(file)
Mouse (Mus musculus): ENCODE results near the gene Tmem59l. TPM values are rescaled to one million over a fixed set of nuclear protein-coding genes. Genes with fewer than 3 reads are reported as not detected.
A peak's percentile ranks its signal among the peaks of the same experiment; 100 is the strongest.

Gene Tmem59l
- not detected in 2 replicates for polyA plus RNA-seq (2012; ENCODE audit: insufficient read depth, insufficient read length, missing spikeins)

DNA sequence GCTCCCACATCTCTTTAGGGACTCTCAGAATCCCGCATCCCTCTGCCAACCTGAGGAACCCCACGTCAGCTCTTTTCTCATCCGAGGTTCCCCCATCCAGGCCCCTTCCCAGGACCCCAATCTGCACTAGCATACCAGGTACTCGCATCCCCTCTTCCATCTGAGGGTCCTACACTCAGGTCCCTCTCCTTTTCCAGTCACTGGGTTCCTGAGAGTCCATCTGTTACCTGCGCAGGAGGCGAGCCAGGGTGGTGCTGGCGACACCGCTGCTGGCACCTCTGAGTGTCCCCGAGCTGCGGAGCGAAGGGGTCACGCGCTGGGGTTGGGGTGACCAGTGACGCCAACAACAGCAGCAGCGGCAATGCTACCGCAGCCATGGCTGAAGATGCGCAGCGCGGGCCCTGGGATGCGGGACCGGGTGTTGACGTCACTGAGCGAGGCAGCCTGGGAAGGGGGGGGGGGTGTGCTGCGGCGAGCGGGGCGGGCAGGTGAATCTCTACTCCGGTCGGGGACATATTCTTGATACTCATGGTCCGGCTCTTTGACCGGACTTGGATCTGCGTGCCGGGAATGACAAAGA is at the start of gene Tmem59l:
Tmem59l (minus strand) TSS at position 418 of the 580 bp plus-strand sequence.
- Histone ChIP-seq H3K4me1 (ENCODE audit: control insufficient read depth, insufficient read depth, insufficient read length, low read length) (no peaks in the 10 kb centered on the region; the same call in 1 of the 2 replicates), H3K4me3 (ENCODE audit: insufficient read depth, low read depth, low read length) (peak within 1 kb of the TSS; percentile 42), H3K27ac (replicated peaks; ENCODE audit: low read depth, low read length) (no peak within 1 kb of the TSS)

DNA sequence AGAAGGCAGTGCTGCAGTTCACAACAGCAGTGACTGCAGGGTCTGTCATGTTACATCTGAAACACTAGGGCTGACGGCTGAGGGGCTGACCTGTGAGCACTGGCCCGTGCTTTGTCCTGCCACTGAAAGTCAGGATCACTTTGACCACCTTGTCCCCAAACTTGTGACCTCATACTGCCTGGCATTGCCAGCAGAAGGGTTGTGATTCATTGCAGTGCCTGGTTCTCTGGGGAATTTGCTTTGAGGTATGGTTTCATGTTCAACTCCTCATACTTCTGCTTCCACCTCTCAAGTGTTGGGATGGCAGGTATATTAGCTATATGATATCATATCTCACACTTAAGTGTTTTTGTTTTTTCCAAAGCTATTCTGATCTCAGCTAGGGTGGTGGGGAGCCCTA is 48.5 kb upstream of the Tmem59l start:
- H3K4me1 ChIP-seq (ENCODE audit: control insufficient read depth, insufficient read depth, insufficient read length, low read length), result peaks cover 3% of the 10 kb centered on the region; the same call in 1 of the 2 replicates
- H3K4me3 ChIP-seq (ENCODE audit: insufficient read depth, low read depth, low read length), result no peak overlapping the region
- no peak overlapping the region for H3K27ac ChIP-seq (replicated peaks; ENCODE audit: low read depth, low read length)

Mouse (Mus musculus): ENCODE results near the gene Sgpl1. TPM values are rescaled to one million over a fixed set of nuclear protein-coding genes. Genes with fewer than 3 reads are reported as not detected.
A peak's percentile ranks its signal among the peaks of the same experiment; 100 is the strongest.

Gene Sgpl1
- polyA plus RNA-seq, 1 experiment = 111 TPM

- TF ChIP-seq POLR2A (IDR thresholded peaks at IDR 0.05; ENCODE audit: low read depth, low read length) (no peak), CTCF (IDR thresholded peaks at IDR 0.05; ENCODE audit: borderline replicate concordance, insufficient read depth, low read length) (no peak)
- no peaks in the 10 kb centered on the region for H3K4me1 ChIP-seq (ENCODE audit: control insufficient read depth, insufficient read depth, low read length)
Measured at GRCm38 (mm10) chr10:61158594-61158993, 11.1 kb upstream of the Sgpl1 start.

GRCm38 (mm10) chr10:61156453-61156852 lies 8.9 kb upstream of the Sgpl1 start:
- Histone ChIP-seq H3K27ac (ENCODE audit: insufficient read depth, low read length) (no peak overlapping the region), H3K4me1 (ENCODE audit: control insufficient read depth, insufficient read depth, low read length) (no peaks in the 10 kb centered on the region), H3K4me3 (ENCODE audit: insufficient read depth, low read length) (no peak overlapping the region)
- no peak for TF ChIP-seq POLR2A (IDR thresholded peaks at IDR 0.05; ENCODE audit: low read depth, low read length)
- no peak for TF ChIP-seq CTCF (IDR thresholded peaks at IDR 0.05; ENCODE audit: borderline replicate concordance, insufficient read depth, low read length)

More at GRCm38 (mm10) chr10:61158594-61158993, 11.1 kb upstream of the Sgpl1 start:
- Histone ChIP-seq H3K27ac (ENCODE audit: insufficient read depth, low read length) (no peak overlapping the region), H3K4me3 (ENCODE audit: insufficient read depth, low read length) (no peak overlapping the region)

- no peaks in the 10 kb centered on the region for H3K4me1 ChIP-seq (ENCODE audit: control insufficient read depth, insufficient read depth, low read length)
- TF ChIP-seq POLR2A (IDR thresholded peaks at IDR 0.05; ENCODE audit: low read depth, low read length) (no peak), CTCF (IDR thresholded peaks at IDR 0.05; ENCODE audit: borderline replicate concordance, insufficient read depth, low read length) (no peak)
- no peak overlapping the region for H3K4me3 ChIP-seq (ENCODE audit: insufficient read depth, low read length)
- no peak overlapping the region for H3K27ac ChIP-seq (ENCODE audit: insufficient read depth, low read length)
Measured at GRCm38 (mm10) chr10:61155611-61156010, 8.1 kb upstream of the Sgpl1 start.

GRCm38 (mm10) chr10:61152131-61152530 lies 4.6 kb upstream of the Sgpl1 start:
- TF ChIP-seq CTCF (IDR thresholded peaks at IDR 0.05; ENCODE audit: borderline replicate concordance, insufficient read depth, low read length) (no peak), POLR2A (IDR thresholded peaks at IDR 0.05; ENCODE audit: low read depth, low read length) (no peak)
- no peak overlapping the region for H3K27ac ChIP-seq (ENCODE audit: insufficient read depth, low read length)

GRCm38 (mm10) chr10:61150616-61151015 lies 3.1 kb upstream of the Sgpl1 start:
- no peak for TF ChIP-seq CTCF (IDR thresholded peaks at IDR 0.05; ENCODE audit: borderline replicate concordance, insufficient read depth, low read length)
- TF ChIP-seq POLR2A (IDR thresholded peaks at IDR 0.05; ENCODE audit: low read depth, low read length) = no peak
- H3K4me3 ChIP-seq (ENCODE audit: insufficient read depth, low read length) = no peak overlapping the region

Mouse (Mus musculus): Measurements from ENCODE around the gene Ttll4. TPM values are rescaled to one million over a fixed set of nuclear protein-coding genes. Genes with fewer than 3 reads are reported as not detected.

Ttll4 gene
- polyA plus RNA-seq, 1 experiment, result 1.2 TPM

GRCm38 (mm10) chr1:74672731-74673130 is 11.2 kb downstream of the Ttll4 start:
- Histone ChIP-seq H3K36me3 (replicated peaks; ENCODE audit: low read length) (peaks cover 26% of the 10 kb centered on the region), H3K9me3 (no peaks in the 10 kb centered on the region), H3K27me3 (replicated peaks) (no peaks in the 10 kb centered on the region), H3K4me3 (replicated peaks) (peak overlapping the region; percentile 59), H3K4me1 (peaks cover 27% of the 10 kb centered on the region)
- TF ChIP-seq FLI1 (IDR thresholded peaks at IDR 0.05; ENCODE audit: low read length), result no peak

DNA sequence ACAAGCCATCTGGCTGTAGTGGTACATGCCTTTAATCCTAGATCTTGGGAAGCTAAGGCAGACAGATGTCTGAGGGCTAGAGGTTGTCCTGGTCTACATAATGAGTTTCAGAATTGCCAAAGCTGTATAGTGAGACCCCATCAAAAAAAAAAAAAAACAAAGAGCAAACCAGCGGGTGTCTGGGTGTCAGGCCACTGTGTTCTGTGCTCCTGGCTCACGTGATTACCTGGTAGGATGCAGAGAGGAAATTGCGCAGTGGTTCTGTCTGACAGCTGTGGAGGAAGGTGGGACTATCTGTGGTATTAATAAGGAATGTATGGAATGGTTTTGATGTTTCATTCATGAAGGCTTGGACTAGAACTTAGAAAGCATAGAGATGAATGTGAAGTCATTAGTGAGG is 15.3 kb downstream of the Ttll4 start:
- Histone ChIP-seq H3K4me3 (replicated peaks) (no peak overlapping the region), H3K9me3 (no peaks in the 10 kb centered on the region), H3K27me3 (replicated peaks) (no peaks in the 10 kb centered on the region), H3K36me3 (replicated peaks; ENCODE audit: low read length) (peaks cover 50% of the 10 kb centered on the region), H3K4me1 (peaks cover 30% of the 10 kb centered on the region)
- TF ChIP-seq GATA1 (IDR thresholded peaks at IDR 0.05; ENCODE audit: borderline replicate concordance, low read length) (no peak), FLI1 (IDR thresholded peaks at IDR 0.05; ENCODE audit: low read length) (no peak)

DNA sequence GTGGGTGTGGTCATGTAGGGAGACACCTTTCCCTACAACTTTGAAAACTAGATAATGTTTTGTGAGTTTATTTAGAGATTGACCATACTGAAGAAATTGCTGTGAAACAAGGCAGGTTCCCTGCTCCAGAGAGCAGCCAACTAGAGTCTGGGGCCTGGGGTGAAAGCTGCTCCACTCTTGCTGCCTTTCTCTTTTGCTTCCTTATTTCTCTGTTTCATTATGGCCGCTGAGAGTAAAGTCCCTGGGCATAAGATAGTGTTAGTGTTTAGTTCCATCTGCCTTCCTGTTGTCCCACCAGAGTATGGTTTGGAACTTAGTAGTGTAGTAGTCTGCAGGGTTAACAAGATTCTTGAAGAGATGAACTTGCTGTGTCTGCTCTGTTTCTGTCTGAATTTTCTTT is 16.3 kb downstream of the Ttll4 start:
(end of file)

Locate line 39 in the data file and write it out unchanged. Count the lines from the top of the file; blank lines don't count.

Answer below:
- polyA plus RNA-seq, 1 experiment, result 1.2 TPM